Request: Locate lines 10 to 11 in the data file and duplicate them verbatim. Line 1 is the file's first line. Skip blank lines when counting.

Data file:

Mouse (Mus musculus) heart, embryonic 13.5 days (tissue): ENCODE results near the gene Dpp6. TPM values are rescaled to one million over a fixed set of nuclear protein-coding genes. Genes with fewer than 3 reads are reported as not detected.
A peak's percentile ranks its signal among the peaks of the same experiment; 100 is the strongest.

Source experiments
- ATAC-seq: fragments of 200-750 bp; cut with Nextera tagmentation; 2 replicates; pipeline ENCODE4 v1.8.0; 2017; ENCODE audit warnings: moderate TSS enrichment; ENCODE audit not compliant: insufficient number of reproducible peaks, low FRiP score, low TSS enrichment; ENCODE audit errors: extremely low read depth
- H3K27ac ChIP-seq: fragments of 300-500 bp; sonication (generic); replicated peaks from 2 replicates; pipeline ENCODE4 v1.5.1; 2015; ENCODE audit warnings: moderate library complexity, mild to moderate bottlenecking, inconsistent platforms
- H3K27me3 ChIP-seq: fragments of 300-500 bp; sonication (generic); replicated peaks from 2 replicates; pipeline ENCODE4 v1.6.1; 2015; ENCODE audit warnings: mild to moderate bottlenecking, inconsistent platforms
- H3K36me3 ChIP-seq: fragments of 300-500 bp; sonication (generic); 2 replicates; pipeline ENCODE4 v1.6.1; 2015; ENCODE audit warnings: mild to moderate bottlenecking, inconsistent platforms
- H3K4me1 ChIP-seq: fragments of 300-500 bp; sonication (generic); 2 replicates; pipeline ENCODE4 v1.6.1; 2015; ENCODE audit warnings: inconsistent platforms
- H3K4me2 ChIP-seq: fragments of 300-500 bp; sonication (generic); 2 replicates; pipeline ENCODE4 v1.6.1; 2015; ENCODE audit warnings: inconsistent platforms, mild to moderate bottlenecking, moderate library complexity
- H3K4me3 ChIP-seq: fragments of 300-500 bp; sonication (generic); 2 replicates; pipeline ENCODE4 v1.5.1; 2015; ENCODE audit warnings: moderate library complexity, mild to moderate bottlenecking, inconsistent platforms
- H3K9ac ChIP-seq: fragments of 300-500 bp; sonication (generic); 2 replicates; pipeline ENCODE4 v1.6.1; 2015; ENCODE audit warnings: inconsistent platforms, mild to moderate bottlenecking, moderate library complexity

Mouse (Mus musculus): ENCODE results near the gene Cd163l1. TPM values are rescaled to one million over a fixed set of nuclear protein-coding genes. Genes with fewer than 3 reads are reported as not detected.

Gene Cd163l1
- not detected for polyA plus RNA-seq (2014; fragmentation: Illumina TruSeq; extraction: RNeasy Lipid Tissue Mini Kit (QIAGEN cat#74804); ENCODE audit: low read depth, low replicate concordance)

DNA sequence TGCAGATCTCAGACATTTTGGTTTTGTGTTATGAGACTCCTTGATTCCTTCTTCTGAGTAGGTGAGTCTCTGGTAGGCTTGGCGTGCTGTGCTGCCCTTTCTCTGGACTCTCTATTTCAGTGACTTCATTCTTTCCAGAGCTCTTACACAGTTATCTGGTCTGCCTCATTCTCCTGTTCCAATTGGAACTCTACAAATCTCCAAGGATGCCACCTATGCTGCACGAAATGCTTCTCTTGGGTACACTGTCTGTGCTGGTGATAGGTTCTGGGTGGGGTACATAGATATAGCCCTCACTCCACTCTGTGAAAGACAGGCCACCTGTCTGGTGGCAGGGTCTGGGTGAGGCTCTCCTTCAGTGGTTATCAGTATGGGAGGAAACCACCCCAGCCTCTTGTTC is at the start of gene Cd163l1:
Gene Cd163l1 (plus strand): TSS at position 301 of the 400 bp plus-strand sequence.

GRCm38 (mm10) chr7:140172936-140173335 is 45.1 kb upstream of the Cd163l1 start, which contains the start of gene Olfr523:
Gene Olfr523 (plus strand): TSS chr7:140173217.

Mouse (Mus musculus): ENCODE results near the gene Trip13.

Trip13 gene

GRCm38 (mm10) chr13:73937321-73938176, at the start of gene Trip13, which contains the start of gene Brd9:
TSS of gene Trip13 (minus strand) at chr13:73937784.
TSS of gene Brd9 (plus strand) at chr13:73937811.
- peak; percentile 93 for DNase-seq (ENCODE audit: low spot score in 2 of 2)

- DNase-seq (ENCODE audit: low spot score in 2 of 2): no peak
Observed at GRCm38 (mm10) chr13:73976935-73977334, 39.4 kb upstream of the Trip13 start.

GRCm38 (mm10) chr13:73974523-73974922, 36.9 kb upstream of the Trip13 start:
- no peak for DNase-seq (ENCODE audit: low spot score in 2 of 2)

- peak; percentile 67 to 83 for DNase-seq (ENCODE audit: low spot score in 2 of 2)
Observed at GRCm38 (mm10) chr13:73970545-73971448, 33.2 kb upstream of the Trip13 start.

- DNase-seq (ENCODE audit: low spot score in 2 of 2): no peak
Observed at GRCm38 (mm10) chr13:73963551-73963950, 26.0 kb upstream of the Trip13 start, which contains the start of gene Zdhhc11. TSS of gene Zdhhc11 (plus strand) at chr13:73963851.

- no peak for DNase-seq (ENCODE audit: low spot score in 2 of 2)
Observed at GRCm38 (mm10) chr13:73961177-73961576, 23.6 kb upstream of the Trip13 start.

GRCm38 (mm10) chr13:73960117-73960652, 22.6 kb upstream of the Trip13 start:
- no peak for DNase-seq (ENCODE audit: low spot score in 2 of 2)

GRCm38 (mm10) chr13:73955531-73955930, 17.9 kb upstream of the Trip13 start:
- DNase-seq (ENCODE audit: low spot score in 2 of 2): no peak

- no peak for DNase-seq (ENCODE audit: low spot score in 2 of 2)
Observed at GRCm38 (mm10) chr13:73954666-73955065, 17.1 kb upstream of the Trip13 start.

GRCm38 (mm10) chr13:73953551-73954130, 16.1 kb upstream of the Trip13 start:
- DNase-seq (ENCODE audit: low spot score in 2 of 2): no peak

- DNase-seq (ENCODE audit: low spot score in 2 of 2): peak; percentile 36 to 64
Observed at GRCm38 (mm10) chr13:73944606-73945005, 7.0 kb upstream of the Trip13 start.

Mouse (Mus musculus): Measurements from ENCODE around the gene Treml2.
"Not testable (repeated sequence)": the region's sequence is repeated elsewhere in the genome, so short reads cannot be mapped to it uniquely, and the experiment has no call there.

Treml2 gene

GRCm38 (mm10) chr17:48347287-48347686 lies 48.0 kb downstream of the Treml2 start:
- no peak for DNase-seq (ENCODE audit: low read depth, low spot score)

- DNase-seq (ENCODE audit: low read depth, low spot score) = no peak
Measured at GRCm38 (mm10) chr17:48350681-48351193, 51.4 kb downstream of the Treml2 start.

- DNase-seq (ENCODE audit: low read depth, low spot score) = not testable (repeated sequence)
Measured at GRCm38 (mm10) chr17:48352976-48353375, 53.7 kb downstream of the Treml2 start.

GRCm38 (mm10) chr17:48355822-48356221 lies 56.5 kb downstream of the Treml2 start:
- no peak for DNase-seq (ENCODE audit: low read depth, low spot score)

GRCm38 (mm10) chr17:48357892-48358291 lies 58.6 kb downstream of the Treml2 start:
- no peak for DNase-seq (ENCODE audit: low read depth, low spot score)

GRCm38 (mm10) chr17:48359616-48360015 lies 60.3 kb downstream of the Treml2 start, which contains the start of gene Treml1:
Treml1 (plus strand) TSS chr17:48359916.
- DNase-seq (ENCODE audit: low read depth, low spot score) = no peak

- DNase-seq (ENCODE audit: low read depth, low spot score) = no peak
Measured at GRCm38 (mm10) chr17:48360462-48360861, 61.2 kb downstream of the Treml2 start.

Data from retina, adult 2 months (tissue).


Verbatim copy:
- H3K4me3 ChIP-seq: fragments of 300-500 bp; sonication (generic); 2 replicates; pipeline ENCODE4 v1.5.1; 2015; ENCODE audit warnings: moderate library complexity, mild to moderate bottlenecking, inconsistent platforms
- H3K9ac ChIP-seq: fragments of 300-500 bp; sonication (generic); 2 replicates; pipeline ENCODE4 v1.6.1; 2015; ENCODE audit warnings: inconsistent platforms, mild to moderate bottlenecking, moderate library complexity